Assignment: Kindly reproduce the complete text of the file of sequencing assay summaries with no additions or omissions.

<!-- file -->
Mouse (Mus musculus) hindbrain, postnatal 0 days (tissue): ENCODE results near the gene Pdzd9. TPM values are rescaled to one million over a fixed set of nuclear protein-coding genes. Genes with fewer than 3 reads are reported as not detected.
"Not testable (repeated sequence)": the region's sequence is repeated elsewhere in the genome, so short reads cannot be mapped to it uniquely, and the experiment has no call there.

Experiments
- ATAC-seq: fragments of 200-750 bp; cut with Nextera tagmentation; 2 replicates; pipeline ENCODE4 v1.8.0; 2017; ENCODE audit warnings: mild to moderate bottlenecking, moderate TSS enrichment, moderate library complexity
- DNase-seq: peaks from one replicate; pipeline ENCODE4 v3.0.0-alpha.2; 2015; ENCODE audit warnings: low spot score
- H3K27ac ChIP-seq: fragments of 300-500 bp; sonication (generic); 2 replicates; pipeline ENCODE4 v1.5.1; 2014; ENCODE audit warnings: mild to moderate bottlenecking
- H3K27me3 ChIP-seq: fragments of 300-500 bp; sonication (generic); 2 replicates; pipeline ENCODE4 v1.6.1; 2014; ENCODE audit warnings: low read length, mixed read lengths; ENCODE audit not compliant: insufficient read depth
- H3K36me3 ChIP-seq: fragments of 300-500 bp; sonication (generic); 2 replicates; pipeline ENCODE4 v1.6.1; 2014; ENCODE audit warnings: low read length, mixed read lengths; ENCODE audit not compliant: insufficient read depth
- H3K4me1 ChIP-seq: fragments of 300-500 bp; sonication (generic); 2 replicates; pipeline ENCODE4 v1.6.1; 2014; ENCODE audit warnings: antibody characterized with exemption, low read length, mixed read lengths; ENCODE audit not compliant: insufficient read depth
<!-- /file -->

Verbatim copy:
Mouse (Mus musculus) hindbrain, postnatal 0 days (tissue): ENCODE results near the gene Pdzd9. TPM values are rescaled to one million over a fixed set of nuclear protein-coding genes. Genes with fewer than 3 reads are reported as not detected.
"Not testable (repeated sequence)": the region's sequence is repeated elsewhere in the genome, so short reads cannot be mapped to it uniquely, and the experiment has no call there.

Experiments
- ATAC-seq: fragments of 200-750 bp; cut with Nextera tagmentation; 2 replicates; pipeline ENCODE4 v1.8.0; 2017; ENCODE audit warnings: mild to moderate bottlenecking, moderate TSS enrichment, moderate library complexity
- DNase-seq: peaks from one replicate; pipeline ENCODE4 v3.0.0-alpha.2; 2015; ENCODE audit warnings: low spot score
- H3K27ac ChIP-seq: fragments of 300-500 bp; sonication (generic); 2 replicates; pipeline ENCODE4 v1.5.1; 2014; ENCODE audit warnings: mild to moderate bottlenecking
- H3K27me3 ChIP-seq: fragments of 300-500 bp; sonication (generic); 2 replicates; pipeline ENCODE4 v1.6.1; 2014; ENCODE audit warnings: low read length, mixed read lengths; ENCODE audit not compliant: insufficient read depth
- H3K36me3 ChIP-seq: fragments of 300-500 bp; sonication (generic); 2 replicates; pipeline ENCODE4 v1.6.1; 2014; ENCODE audit warnings: low read length, mixed read lengths; ENCODE audit not compliant: insufficient read depth
- H3K4me1 ChIP-seq: fragments of 300-500 bp; sonication (generic); 2 replicates; pipeline ENCODE4 v1.6.1; 2014; ENCODE audit warnings: antibody characterized with exemption, low read length, mixed read lengths; ENCODE audit not compliant: insufficient read depth